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Herero Wars
Part of Scramble for Africa
German troops in combat with the Herero in a painting by Richard Knötel.
Date1904 - 1908
LocationGerman South-West Africa
Result German victory
German Empire German Empire Herero, Namaqua, and other Namibians
Commanders and leaders
German Empire Lothar von Trotha Samuel Maherero, Hendrik Witbooi
Initial Strength:~2,000,[1] Eventual strength: Almost 20,000,[2] Herero: 10,000,[3] Nama: 1260-1410[4]
Casualties and losses
KIA: 676, MIA:76, WIA: 907, died from disease: 689, civilians: 100 [5] As many as 65-70,000 including civilians[6]

The Herero Wars were a series of colonial wars between German forces and the Herero tribe of southwestern Africa.

The Herero tribe were originally a tribe of graziers living in the region of modern Namibia. Formerly, Namibia was called German South West Africa and the area occupied by the Herero was known as Damaraland.

During the Colonization period the British made it clear that they were not interested in the territory so in August 1884 it was declared a German Protectorate; at that time the only overseas territory deemed suitable for white settlement that had been acquired by Germany. From the outset there was resistance by the Khoikhoi to the German occupation although a sort of peace was worked out in 1894. In that year Theodor Leutwein became Governor of the territory and it entered a period of rapid development.

White settlers were encouraged and settled on land appropriated from the natives which caused a great deal of discontent. In 1903 some of the Khoi and Herero Tribes rose in revolt and about 60 German settlers were killed. Troops were sent from Germany to re-establish order but only succeeded in dispersing the rebels led by Chief Samuel Maharero. In October 1904 General Lothar von Trotha issued orders to kill every male Herero and drive the women and children into the desert. As soon as the news of this order reached Germany it was repealed but by this time the rest of the native population was in full-scale revolt. When the order was lifted at the end of 1904, prisoners were herded into concentration camps and given as slave labour to German businesses, where many died of overwork and malnutrition.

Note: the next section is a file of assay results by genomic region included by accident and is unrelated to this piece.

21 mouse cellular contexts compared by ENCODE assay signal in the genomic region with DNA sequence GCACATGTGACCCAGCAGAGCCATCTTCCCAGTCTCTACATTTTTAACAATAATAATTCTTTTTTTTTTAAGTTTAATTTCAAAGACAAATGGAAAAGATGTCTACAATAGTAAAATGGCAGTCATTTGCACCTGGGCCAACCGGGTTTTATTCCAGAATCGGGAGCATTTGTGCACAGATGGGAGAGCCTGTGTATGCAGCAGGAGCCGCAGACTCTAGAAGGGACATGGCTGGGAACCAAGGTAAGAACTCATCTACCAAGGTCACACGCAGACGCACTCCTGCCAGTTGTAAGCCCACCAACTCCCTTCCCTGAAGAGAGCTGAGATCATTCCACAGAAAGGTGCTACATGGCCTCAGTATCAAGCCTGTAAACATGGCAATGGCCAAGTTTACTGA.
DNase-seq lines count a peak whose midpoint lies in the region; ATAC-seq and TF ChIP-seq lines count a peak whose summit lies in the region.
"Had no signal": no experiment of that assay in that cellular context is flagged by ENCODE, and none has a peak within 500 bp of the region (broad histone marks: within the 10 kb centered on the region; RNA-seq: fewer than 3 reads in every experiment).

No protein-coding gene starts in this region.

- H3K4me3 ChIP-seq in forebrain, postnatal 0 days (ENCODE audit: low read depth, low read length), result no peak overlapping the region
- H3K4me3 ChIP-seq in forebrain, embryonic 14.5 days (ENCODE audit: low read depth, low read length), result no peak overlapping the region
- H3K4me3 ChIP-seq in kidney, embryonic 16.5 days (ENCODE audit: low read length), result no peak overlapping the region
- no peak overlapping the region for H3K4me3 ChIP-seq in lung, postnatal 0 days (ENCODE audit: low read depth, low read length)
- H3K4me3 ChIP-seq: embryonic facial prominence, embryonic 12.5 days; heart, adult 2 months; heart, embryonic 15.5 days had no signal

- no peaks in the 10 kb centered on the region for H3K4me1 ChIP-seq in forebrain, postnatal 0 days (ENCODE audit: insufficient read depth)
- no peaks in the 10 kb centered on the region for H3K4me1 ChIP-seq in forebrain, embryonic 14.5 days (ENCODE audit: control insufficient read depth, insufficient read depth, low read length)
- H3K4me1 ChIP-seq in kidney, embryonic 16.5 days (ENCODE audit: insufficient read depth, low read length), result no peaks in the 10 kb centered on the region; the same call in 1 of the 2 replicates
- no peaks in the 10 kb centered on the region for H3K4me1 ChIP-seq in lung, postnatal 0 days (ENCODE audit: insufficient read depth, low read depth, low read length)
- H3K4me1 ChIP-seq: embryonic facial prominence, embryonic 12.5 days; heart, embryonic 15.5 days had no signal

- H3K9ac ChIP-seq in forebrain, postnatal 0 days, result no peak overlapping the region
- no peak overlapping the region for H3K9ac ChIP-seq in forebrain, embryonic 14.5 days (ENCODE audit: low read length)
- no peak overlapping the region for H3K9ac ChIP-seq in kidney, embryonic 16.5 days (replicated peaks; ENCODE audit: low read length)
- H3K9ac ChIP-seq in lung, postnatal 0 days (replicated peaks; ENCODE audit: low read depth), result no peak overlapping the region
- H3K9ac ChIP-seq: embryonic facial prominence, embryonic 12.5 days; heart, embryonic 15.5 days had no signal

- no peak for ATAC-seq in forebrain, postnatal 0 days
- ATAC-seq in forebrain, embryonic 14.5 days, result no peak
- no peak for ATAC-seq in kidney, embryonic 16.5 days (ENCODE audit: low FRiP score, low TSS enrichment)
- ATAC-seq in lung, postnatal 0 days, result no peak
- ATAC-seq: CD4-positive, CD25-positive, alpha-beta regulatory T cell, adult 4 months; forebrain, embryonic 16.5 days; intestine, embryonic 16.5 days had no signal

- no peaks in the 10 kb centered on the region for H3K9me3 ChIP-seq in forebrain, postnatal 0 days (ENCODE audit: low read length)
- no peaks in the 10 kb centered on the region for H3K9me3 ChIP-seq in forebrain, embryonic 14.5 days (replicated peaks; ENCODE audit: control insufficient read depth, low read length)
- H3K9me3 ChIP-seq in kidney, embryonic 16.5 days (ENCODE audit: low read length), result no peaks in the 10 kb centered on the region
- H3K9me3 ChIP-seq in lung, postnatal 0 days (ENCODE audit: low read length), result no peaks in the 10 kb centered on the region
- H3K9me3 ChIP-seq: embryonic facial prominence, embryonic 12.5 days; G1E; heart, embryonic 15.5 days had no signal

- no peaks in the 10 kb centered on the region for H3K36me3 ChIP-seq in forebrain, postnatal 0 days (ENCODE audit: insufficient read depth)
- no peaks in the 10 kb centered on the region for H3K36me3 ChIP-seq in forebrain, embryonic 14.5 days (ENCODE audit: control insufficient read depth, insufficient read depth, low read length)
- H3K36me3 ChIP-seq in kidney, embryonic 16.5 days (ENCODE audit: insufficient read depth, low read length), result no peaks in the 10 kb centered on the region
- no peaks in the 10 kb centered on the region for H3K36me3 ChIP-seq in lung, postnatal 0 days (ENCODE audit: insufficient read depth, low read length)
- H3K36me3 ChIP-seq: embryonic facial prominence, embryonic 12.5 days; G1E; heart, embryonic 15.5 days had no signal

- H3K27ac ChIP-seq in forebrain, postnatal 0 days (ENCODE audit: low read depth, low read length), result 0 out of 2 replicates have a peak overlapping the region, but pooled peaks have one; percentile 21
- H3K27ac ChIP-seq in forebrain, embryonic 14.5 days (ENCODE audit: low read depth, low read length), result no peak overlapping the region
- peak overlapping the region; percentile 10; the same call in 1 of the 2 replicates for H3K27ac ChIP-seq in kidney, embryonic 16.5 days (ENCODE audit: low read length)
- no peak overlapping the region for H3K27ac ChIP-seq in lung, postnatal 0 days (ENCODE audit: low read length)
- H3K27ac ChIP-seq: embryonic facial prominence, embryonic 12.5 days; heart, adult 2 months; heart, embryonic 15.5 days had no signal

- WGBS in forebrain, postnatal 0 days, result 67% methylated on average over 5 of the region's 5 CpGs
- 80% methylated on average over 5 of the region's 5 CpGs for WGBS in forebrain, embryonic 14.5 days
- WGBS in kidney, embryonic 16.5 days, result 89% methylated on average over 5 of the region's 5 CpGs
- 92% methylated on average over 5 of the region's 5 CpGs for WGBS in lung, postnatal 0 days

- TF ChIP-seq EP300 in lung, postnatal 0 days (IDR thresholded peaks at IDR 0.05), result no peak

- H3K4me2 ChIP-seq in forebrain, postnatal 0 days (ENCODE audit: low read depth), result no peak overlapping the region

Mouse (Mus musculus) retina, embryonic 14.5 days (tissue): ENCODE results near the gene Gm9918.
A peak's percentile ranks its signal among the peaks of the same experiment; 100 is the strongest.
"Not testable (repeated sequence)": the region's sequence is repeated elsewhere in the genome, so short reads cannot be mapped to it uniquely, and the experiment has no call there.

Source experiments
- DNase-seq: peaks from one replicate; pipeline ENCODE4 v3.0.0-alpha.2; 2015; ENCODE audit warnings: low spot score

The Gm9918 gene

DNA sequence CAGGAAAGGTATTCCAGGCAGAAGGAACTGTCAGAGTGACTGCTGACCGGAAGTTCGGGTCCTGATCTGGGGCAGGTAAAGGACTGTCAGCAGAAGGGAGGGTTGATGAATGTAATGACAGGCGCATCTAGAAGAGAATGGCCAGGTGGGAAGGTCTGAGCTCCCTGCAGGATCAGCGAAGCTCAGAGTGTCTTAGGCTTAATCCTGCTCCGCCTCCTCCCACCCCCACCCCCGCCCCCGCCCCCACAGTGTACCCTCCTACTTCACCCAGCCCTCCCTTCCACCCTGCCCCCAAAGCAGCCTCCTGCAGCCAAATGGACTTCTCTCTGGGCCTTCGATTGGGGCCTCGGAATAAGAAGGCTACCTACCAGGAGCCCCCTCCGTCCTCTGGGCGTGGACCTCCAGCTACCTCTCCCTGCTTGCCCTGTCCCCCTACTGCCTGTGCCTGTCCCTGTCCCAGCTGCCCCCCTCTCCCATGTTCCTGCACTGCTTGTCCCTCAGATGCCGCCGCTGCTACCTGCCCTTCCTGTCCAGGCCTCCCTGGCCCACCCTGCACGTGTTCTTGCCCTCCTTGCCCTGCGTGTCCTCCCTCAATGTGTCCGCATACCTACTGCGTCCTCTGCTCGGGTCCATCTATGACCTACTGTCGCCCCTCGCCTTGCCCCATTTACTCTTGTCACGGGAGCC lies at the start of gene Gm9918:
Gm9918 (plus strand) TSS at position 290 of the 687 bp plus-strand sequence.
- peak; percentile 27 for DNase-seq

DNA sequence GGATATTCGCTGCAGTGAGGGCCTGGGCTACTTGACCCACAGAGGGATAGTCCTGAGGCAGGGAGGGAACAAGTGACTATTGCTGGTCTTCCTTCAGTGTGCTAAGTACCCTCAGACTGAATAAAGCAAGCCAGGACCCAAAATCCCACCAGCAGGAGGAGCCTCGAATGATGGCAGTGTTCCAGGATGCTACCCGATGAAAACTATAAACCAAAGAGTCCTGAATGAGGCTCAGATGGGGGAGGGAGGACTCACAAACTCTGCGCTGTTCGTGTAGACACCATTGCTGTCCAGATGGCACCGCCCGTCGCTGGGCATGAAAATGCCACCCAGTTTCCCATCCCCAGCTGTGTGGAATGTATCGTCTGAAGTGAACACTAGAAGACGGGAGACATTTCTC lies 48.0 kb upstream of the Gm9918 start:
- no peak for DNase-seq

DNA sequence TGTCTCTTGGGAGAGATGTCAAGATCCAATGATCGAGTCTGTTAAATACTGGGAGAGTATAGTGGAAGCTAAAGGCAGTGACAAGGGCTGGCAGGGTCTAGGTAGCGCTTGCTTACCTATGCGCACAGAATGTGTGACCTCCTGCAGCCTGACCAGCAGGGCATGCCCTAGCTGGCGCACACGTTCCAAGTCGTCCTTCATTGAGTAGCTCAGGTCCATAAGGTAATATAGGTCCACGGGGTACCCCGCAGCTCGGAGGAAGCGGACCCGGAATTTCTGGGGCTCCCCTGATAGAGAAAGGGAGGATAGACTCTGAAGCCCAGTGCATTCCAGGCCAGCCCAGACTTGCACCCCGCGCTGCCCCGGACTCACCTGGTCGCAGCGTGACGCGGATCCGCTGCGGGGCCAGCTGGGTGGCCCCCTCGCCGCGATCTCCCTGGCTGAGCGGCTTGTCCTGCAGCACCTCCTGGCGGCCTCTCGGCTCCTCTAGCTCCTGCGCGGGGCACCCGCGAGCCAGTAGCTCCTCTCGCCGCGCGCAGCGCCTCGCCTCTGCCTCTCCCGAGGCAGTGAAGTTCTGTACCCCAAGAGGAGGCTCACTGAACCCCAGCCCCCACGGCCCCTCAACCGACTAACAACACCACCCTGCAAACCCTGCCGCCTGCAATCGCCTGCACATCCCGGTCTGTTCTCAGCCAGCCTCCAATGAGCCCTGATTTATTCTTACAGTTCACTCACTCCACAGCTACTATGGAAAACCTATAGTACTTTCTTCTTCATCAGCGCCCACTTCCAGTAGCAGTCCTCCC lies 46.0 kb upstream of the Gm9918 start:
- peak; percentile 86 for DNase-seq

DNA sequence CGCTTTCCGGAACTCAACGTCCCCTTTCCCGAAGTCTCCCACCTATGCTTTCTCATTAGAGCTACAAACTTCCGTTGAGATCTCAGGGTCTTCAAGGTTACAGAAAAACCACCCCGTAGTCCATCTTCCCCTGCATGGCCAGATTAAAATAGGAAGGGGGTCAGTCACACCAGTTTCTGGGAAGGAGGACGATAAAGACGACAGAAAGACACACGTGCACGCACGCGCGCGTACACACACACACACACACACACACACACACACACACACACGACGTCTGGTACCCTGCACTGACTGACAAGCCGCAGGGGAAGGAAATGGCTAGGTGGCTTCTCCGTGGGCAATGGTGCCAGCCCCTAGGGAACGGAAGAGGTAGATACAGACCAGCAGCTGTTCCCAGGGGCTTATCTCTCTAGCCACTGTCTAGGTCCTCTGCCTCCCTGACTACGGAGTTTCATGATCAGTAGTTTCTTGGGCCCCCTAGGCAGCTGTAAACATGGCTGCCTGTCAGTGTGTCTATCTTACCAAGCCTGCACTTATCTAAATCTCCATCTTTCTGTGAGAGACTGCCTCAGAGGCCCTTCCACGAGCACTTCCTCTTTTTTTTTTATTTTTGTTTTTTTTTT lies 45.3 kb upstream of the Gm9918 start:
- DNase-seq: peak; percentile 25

It took until 1908 to fully re-establish German authority over the territory by which time some 100,000 Africans had been killed. At the height the campaign some 19,000 German Troops were involved.

At about the same time diamonds were discovered in the territory and this did much to boost its prosperity. However it was short-lived. The country was annexed by the South Africa in 1915 during World War I, see South West Africa Campaign.

On the 100th anniversary (16 August 2004), the German government officially apologized for the atrocities. "We Germans accept our historic and moral responsibility and the guilt incurred by Germans at that time," said Heidemarie Wieczorek-Zeul, Germany's development aid minister. In addition, she admitted the massacres were equivalent to genocide.

Herero Wars and Literature[edit | edit source]

The Herero Wars and Massacre are powerfully depicted in a chapter of a masterpiece of postmodern literature, Thomas Pynchon's V. (1963). The tragic story of the Herero genocide returns in a later novel by Pynchon, Gravity's Rainbow (1973).

See also[edit | edit source]

References[edit | edit source]

  1. Revolt Of The Hereros, Page 66, Jon M. Bridgman, University of California Press
  2. Revolt Of The Hereros, Page 112, Jon M. Bridgman, University of California Press
  3. Revolt Of The Hereros, Page 87, Jon M. Bridgman, University of California Press
  4. Revolt Of The Hereros, Page 140, Jon M. Bridgman, University of California Press
  5. Revolt Of The Hereros, Page 164, Jon M. Bridgman, University of California Press
  6. Revolt Of The Hereros, Page 164, Jon M. Bridgman, University of California Press

External links[edit | edit source]

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